Transformed company overhauls postal service

Branches to offer everything from theater and airline tickets to insurance policies and cellphones.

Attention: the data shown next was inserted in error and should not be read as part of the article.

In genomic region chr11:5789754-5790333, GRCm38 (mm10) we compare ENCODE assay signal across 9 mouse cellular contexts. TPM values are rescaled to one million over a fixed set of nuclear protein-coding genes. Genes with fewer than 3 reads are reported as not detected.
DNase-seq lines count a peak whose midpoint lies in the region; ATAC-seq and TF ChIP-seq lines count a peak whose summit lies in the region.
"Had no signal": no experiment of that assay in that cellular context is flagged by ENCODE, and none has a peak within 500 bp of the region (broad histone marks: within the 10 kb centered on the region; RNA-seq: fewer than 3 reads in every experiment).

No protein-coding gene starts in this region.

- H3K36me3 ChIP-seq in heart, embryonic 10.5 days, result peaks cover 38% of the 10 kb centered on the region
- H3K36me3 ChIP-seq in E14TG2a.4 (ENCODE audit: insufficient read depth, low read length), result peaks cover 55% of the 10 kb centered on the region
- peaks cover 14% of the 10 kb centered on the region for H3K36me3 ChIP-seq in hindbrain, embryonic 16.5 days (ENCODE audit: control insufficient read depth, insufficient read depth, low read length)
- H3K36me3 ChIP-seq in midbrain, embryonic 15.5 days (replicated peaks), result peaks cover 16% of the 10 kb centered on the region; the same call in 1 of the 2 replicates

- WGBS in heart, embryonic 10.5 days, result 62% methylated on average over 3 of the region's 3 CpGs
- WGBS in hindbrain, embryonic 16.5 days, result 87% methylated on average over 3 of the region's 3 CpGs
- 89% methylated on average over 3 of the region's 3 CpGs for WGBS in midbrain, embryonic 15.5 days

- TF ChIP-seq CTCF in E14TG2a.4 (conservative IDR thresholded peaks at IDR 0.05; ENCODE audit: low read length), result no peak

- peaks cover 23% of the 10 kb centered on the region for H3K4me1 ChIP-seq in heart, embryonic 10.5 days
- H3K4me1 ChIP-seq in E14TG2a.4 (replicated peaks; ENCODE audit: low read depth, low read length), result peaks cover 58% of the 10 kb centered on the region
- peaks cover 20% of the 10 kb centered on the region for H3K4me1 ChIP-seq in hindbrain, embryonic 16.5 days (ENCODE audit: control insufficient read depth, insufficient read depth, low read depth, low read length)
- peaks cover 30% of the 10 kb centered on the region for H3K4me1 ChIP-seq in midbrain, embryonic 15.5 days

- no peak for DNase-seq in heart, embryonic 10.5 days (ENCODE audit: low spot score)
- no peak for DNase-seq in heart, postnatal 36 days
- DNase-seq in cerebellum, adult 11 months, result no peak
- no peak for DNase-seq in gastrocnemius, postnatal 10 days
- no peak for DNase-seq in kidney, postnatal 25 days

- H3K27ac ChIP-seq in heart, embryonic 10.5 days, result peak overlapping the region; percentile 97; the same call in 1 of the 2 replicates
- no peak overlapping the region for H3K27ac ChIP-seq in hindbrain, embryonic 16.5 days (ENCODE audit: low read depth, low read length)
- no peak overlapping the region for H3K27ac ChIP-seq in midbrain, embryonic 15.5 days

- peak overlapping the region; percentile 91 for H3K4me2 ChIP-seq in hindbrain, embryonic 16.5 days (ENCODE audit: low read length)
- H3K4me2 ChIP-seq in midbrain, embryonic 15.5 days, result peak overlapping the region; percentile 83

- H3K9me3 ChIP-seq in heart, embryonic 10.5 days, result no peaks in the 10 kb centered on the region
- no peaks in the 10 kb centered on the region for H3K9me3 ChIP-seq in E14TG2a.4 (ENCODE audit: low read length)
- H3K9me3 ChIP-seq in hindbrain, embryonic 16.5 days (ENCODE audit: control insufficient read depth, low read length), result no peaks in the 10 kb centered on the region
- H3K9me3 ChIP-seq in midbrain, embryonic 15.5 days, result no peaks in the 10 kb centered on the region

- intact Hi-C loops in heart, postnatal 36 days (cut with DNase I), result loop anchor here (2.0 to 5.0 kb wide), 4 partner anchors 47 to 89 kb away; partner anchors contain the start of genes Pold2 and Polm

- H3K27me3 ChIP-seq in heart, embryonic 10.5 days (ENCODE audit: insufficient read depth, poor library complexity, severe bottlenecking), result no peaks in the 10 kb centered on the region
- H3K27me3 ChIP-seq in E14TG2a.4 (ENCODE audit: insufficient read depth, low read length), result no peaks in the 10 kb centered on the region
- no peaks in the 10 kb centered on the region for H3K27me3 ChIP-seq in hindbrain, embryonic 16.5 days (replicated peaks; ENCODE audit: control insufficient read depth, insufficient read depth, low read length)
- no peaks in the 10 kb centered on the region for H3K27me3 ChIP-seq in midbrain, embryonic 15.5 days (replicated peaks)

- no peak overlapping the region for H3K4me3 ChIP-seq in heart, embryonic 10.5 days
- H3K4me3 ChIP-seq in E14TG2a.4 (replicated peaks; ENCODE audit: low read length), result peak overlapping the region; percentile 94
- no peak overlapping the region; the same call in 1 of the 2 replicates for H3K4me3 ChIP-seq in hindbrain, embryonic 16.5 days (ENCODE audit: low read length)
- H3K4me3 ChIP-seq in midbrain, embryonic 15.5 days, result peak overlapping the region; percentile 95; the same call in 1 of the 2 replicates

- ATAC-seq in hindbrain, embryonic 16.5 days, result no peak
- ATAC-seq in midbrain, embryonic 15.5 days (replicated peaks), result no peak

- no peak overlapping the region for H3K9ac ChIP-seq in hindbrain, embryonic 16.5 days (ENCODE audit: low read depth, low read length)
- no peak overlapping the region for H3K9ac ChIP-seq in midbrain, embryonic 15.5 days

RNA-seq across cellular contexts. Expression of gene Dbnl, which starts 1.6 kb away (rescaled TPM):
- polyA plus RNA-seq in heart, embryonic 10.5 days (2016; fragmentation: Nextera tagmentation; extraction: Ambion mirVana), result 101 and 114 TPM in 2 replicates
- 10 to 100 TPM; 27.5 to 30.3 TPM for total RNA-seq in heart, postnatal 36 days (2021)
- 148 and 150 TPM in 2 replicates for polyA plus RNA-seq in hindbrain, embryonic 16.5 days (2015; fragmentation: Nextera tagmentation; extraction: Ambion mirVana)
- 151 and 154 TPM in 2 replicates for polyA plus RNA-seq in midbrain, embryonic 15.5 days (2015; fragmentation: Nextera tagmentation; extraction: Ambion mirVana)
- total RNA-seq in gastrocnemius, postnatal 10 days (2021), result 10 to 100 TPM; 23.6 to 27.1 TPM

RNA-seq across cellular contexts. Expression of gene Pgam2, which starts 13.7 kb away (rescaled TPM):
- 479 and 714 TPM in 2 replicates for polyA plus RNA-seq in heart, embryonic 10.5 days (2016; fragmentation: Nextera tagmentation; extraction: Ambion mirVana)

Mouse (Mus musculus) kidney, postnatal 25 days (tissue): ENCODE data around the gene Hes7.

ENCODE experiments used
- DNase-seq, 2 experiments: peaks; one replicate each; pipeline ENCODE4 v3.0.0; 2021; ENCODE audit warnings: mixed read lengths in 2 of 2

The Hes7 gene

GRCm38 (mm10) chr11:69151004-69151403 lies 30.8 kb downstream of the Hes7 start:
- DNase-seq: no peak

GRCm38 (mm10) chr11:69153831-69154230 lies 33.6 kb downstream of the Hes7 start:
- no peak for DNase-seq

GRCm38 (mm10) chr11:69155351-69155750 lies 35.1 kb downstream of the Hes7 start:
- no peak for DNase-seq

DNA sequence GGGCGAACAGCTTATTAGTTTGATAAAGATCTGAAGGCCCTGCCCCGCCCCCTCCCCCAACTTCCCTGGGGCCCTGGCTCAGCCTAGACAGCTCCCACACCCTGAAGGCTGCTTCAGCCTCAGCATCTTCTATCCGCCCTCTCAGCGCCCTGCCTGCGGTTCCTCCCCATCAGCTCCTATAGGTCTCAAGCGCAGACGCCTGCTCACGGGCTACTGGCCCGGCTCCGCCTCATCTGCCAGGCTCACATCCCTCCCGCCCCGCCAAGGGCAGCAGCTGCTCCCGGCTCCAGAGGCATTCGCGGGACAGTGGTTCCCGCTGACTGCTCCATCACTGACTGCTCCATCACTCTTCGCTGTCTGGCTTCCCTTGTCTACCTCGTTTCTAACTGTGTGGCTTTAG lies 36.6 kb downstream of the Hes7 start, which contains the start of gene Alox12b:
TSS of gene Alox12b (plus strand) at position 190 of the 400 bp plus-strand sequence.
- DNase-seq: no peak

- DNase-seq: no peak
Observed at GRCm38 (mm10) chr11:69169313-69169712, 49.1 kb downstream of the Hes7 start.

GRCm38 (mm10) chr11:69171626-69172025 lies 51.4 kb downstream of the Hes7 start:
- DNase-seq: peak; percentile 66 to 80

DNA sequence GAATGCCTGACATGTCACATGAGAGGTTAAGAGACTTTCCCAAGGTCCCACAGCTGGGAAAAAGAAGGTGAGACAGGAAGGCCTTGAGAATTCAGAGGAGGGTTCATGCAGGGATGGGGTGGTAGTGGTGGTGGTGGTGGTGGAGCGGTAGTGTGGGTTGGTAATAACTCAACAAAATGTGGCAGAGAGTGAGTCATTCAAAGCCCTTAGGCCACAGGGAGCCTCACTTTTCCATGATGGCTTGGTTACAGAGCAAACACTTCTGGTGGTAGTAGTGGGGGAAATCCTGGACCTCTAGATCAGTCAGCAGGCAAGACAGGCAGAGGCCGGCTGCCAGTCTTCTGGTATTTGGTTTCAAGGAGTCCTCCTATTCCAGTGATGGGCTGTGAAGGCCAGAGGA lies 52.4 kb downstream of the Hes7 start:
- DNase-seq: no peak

No matter where they work and how big their staffs and territory, state postal service directors have the same worries and sing the same refrains. They need to promote public use of mail delivery despite e-mail, faxes and online payment of bills; cope with competition from private entrepreneurs; find a balance between higher costs and postal rates without scaring customers away; shorten queues in post offices and delivery times to homes and businesses; deter theft of valuables sent through the mails; and maintain a streamlined, motivated and efficient staff. For many of its two decades, Israel's Postal Authority had an additional problem less common in Europe and the US: It was stymied by gross politicization, including appointments of senior officials down to lowlevel clerks chosen according to the party affiliation and connections of the communications minister. Like the concentric rings on a tree stump that give an accurate record of years of drought and growth, the political intrusions on postal management have left their mark since the Postal Authority was established out of the Communications Ministry two decades ago. But now the postal service has been offered significant relief. The new Israel Postal Company ( was established a few months ago, and its director-general is a nonpolitical professional who previously worked in the Postal Authority, its Postal Bank and Bezeq. Unlike some of his eight postal service predecessors who were fired, involved in numerous scandals or targeted in State Comptroller investigations, Avi Hochman has a BA in economics and a master's degree in business administration from the Hebrew University and earned an excellent reputation in private business (the Netafim company). The 50-year-old Ra'anana resident, sitting on an armchair in the seventh floor of the state postal company's headquarters in Jerusalem, will stay as long as he is allowed to work and knows he can find employment elsewhere. When the previous government approved his candidacy last September, Hochman was nominated by then-communications minister (and now Knesset speaker) Dalia Itzik. Now the ministry that supervises the postal company is Shas MK Ariel Attias, a newcomer who came to the Knesset with a reputation as being a wunderkind who ran the haredi party's private kashrut supervision network. Whether or not Shas attempts again to interfere politically with the postal services, it will be much more difficult as, with company status, it is run by a professional board of directors, which provides an insulating layer between outside intervention and postal operations. Asked whether the politicization of the past still affects the postal service, Hochman said in an interview with The Jerusalem Post: "I can't say that there was specific damage, but we did lose money and suffered operational losses. This year, we hope as a state company to have balanced books and even to make a profit." The agreement that made possible the turning of the authority into a for-profit state company was signed by the Histadrut, which agreed to the reduction in manpower of 450 workers, to about 4,000 in three years. Inefficient workers will be sent home, along with some staffers who are close to retirement age. "I am not going to wage war against employees," says Hochman, a tall, personable man with short gray hair (there is no hint of the fact that he is not a native-born Israeli; his parents brought him here from Poland at the age of eight months). "It doesn't matter what staffers' backgrounds are; they will be judged according to their merit. I have put in new management. All are very qualified in the field of information technology, marketing, public relations or retailing. Five of the six are women, by the way, even though dozens of people, including a lot of men, competed for each job." The postal company still needs the Communications Ministry, its official regulator, for permission to offer additional services and to approve rate increases. The postal service is losing its monopoly status in stages, and in about three years even regular letters may be delivered by private entrepreneurs who think they can make a profit. "Of course there is danger that it will be too easy to compete with us. I have to provide universal services everywhere in the country, and our competitors will be allowed to pick the region and service they want. We have been losing money for years because the ministry did not grant hikes in postal rates when we asked for them." Rate increases a few weeks ago, noted Hochman, were allowed only because as a public company it was no longer given exemption on VAT, but the postal rate hikes did not improve profitability. "We want to raise rates, but not too much as to deter customers. I can't yet say how much they should be raised." Within a few months, mail will be delivered to homes and businesses only five days a weeks, and never on Fridays. Hochman insisted that losing one delivery a week will not bother most people, as many businesses that send the bulk of mail, such as banks, no longer work a six-day week either. Because the postal company may not operate in the red, Hochman will close some unprofitable post office branches on Fridays, as well, but he said he has no plans to close down branches completely in development towns, for example, as the company is bound to provide universal service. Fielding complaints heard from various postal clerks about a heavier workload and fewer workers in each branch, Hochman said he is aware of the problem and is working to resolve them. The average time it takes for a domestic letter to arrive is around 1.3 days, Hochman said. "You can't get it below one day, as a letter put into the box at 6 p.m. won't be collected until the next morning." As for various experiments, all discontinued, of bringing registered mail and packages to homes in the afternoon hours when working people are home, Hochman said he was willing to try it again, but only if such a service proved profitable. Postal box distribution centers in neighborhoods - which replace door-to-door delivery and reduce the number of mail carriers - will continue, depending on the needs of the population, Hochman said. "We have received very good feedback about them. The Ramat Hasharon Municipality asked us to replace distribution centers with doorto-door delivery in one neighborhood because the residents were largely elderly. But when we did this, we received complaints! The residents, even though they're elderly, wanted to get out and walk to their postal box to get the mail." Asked about postal workers who steal valuables from envelopes and packages, Hochman said that, from the outset, he made it clear to staffers at all levels that he would insist on honesty. "There are people now in jail who stole from the mails. We have called the police, who have ushered thieves out of their workplace with handcuffs on their wrists. We have advanced security systems, but I can't talk about them. I advise the public to be careful about sending checks and other valuables through the mail. Checks should be filled out properly so that only the recipient can cash them, and they should not be visible through the envelopes." Post offices will undergo a strategic change under Hochman's reign, he said. They will adopt the model in Holland, Germany, Italy, France and other countries in Western Europe of one-stop shopping for everything from theater and airline tickets to insurance policies and cellphones. Every branch has online computer terminals that can offer business services, including Internet. "Not every home has an online computer, and we will fill the gap until there is no longer a need." The number of vending machines selling stamps, envelopes, cartons and other postal needs inside and just outside branches will increase, he added. Postal clerks should spend their time on business that a vending machine cannot do. Hochman is aware of the fact that long queues for buying stamps or handing over registered mail would certainly discourage customers from coming into post offices to make purchases, so he plans to minimize waits and offer postal products either in vending machines or in mini-stores with open shelves inside the branches. He is also ready to provide the infrastructure for electronic voting for primaries and local and national elections in the country's 700 post office branches, but that would take a long-awaited change in the law. Hochman has high hopes for the Postal Bank, which does not charge banking fees of its 300,000 account holders around the country. He wants the regulator to allow the granting of interest on deposits and of interest-bearing loans, as well as the opening of Postal Bank cash machines. The Israel Postal Company, however, has no intention of becoming so hi-tech that it rids itself of stamps, Hochman promised, even though pressing a computer key to print out stamp labels is much easier. The tiny colorful pieces of paper that constitute stamps are still regarded as beneficial "ambassadors" to the world. Hochman is currently negotiating with two upper-middleclass municipalities to finance philatelic clubs in their schools in the hope that the project will spread to the rest of the country. Hochman will not disclose company secrets on the major logistical challenge of carrying out the most visible change from Postal Authority to Postal Company - instituting the new logo. Almost overnight, the signs on post offices, vehicles and uniforms changed from the static little red gazelle and the Postal Authority name to a more modern image of a white gazelle darting forward on a red background. "It was a major organizational effort, carried out by companies we hired, and it is meant to change our image and reflect our new status. But I won't reveal inside information on how much it cost."